Session M25. Cosmopolitanism, Citizenship, and the City (19th to 21st centuries)
Coordinators: Aliki Economides (email@example.com), Fuyuki Kurasawa (firstname.lastname@example.org)
To be a citizen is to inhabit a city by being a member of a polis, a political community. To be cosmopolitan is to inhabit the world, to feel a sense of global belonging and to be at ease in many places and cities. Increasingly, then, scholarship in a range of disciplines is recognizing that cities have been the privileged sites through which practices of cosmopolitan citizenship are enacted: where formal and informal ways of being and thinking that seamlessly blend multiple cultural, linguistic and political influences into a whole that is greater than its constituent parts, are performed and sustained. However, what remains under-analyzed in recent scholarship is a more global perspective on how such cosmopolitan ways of thinking and being are embodied or commemorated in the built environment of cities through built works or ephemeral performances. Therefore, the session aims to unearth how urban planners, architects, scholars, artists, and ordinary citizens have created or documented such works and performances in different cities, whether in the form of buildings and infrastructures, public spaces, public art, or ephemeral events, as well as their visual representations (for example, archives, exhibitions, social media platforms, etc.). This session is interested in research on the relationships between cosmopolitan citizenship and the built environment and urban spatial practices from the 19th to 21st centuries. It encourages comparative research that juxtaposes and/or establishes parallels between built environments and practices in cities across different regions or countries notably those outside of Europe or the United States of America or that contrasts enactments of cosmopolitan citizenship in the same sites at different historical moments.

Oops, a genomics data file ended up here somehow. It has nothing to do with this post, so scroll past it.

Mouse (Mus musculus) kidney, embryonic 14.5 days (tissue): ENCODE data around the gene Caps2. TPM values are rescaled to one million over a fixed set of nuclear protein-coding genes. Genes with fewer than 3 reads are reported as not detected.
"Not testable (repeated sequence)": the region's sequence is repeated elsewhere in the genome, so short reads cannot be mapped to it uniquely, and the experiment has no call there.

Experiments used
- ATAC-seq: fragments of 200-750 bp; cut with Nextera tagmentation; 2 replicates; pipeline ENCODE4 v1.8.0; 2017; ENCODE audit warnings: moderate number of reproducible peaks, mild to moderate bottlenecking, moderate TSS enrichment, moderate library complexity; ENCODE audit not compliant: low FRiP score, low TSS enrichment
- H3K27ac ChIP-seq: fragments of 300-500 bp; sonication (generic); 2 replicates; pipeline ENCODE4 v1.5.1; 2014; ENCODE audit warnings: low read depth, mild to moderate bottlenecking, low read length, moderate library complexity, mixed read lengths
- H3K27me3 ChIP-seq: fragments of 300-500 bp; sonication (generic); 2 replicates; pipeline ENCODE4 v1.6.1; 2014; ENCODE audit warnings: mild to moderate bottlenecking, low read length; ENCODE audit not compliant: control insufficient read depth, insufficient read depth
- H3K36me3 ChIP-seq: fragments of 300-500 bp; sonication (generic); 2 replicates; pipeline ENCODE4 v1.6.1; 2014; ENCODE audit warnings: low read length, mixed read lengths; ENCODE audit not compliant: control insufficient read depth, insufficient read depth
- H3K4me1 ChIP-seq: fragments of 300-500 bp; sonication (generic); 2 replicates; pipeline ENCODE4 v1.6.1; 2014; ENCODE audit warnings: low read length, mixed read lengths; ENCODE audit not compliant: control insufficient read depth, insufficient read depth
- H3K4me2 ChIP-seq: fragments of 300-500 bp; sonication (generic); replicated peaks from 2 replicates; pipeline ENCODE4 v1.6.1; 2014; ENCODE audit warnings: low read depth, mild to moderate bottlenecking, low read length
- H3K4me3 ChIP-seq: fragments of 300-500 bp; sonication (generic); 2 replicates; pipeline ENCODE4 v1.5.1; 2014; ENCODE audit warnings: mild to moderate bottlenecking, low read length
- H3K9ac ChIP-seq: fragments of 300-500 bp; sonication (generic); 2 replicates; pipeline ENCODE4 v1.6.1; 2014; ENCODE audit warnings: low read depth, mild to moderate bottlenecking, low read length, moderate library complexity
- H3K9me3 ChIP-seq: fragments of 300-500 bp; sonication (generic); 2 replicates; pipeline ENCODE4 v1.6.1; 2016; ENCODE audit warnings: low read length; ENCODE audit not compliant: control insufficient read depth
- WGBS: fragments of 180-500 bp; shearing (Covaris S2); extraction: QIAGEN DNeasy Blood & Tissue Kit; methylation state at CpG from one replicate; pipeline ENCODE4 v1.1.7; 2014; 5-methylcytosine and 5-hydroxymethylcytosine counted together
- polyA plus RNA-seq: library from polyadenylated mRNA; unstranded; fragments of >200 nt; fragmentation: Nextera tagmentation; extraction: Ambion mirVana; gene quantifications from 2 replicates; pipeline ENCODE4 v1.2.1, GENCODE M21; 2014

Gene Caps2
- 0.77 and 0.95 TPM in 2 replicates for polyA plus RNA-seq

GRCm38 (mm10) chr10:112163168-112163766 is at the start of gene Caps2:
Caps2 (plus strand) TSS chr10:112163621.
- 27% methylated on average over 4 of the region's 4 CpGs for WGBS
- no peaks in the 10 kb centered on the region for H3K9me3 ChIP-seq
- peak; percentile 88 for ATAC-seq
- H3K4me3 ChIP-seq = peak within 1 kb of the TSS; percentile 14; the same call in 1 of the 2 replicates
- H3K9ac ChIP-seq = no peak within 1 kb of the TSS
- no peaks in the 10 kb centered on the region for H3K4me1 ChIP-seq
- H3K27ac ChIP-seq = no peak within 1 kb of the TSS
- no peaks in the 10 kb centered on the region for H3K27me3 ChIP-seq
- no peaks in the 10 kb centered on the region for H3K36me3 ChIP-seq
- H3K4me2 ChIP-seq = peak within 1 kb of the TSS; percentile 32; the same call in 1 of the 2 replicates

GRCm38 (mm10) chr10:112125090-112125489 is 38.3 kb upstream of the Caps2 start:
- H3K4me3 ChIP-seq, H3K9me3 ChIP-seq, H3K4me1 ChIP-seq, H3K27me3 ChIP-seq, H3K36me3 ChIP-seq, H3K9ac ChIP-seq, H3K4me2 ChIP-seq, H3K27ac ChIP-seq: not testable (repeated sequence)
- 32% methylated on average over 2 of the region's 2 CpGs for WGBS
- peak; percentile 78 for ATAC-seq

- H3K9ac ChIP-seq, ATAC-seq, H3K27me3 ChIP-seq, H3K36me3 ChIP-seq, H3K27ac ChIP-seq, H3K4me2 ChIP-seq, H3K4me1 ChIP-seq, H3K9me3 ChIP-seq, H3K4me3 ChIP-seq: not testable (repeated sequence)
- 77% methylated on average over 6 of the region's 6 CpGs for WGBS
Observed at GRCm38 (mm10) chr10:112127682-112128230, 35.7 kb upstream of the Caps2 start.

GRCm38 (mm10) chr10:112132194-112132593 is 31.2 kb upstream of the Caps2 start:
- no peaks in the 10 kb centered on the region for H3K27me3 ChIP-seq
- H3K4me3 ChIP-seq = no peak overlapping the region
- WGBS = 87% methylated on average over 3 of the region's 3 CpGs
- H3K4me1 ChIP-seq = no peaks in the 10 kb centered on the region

Potential themes include:
Exemplars of cosmopolitan urban citizenship and forms of built environment in colonial and post-colonial contexts;
Citizenship, cosmopolitanism and digitally enabled forms of subjectivity and collective identity, or urban politics of place;
Official versus vernacular forms of cosmopolitan citizenship, contrasting formal culture and large-scale projects to everyday life and micro-sites;
The challenges of preserving cosmopolitan expressions of collective memory and social life in the face of the urban dynamics of modernizing creative destruction, erasure, and forgetting;
Contestations of the denial of citizenship through the built environment and/or cases of vibrant urban spatial participation and cosmopolitan modes of resistance to exclusion and marginalization.
Keywords: citizenship; cosmopolitanism; digital; global; identity; subjectivity; urban